2.5 per cent of Italians had COVID-19, more in the north, tests reveal
Published Monday, August 3, 2020 3:43PM EDT
ROME -- Antibody testing in Italy indicates that nearly 1.5 million people, or about 2.5 per cent of the population, have had the coronavirus. But officials said Monday that huge geographic variations in the results confirmed a nationwide lockdown was "absolutely crucial" to preventing the country's south from getting slammed as badly as its north.
The Health Ministry and the national statistics agency based their assessment on tests performed May 25-July 15 on a sample of nearly 65,000 Italians selected for their location, age and type of work. The government carried out the testing to understand how widely the virus circulated in the first country in the West to be overwhelmed by COVID-19, given that the bulk of confirmed cases and deaths occurred in northern Italy.
The sampling indicated that 1.482 million Italians nationwide had come into contact with the virus and developed an immunological response to it, six times more than Italy's reported number of confirmed cases, said Linda Laura Sabbadini, a director at the Italian National Institute of Statistics, or ISTAT.
But there were significant geographic disparities: An estimated 7.5 per cent of the Lombardy region's residents had virus antibodies versus 1.9 per cent in neighbouring Veneto. Within Lombardy, sharp differences also emerged from province to province: Some 24 per cent of Bergamo residents developed virus antibodies, but only 5.1 per cent of residents did a few provinces over in Pavia.
The variations were even more stark when compared to southern Italy: Only 0.3 per cent of residents in Sicily came into contact with the virus, and less than 1 per cent of residents had virus antibodies in a half-dozen other southern regions.
Dr. Franco Locatelli, a key government adviser on the pandemic, said the geographic variability in the results showed that Italy's three-month nationwide lockdown was "absolutely crucial to sparing central and southern Italy from the same epidemiological wave that hit the north."
Italy's lockdown was among the strictest in Europe, with residents ordered to venture out only for unavoidable work, medical appointments or other necessities such as grocery shopping. The aim was to prevent the health care system in the less-developed south from being overwhelmed, as occurred in prosperous Lombardy. Police checkpoints, fines and cellphone data tracking were used to impress upon Italians the need to stay home.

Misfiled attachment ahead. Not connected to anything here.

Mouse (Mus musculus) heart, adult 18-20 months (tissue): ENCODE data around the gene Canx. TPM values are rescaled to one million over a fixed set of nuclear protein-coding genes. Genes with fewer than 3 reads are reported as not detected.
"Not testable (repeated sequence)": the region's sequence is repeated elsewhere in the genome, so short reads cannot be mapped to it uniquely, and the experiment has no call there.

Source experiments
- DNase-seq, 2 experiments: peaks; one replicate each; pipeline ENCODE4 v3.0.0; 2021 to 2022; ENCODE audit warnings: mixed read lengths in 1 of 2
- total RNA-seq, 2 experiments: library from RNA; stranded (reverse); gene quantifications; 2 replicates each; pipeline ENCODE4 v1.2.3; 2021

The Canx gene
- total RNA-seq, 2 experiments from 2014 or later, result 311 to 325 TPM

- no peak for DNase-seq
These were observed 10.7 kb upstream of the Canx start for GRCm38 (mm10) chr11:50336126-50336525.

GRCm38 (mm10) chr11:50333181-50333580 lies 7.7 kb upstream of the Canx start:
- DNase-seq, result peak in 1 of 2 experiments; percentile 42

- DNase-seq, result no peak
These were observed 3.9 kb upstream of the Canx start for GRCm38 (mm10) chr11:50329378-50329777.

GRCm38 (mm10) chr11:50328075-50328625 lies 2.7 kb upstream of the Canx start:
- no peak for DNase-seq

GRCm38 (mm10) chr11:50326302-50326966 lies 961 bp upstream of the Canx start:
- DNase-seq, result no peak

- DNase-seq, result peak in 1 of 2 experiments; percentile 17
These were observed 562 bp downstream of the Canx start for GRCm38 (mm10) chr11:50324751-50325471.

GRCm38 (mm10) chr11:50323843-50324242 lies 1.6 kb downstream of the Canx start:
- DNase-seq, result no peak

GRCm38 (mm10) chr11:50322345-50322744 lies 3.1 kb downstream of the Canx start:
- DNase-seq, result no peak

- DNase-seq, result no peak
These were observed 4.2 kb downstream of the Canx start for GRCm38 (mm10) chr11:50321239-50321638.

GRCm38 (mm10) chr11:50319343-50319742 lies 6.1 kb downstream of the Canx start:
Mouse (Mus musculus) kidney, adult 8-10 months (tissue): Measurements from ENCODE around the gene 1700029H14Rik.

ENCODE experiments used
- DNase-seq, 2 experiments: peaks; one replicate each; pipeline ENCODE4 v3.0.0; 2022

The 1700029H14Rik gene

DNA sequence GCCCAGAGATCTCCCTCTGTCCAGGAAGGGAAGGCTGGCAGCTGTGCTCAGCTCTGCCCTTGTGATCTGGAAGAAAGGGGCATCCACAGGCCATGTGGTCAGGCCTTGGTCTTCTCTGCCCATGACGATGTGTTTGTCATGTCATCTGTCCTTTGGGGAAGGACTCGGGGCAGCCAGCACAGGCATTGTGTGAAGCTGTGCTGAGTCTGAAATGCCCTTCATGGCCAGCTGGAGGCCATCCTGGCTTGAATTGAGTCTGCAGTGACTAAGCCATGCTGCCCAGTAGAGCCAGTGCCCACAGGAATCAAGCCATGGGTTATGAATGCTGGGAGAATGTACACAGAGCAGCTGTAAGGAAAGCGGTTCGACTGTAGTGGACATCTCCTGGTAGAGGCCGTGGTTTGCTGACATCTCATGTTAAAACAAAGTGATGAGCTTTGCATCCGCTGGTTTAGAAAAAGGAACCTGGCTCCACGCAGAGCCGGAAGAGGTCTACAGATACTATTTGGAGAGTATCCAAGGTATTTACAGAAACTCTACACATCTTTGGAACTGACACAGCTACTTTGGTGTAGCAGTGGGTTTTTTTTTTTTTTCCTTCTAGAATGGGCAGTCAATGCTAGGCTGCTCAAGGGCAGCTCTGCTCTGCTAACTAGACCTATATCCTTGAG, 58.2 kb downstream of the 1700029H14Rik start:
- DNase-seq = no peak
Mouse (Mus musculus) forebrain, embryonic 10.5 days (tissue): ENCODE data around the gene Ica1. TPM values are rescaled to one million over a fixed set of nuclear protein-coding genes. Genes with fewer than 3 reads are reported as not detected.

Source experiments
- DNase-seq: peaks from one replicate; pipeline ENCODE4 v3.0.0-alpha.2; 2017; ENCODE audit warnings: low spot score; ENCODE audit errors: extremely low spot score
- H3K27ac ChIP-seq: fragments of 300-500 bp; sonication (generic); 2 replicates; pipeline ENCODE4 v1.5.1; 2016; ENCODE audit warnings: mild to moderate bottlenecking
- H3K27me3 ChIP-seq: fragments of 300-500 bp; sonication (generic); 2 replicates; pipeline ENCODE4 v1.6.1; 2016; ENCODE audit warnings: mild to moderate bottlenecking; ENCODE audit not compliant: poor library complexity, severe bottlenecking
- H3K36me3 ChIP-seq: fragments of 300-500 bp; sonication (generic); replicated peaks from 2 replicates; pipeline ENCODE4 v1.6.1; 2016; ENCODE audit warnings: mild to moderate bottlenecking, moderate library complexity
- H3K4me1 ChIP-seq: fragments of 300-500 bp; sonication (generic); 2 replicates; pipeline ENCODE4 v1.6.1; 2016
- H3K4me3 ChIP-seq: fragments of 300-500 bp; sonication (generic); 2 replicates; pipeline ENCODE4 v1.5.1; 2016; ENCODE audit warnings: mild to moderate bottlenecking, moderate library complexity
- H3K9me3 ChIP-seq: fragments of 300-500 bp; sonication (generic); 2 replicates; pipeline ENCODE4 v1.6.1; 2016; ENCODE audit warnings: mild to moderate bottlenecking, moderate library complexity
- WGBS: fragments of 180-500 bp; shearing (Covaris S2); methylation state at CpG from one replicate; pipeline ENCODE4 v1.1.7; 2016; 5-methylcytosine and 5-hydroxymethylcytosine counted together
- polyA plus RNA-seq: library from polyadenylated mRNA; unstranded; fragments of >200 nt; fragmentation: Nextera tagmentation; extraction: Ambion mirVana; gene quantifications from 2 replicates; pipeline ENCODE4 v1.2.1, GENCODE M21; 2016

Locatelli said the results also indicated that 27.3 per cent of the people with the virus experienced no symptoms, demonstrating the need for continued social distancing and mask requirements. He stressed that the tests were not looking at whether the antibodies provided protection against the virus going forward, just the tested individuals had come into contact with the virus.
Numerous countries have also conducted tests to try to determine how many people may have been infected with the virus, including Austria, Germany, Spain, France, and the U.K. Most countries have found prevalence levels of about 5 per cent to 15 per cent.
After starting out as the epicenter of the pandemic in Europe, Italy has largely contained the spread of the virus. For the past few weeks, it has registered some 200-300 new confirmed cases each day, many of them imported by returning workers or migrants. On Monday, it added 159 confirmed cases and another 12 deaths.
The antibody test results also suggest that Italy's COVID-19 death toll, which stood at 35,166 as of Monday, is in line with an estimated 2.3 per cent mortality rate for the virus globally, Locatelli said.
The tests were originally supposed to be conducted on some 150,000 Italians in 2,000 cities and towns nationwide. However, the Red Cross ran into resistance from some Italians who declined to participate since a positive test for antibodies required an automatic quarantine and test to see if they still had the virus.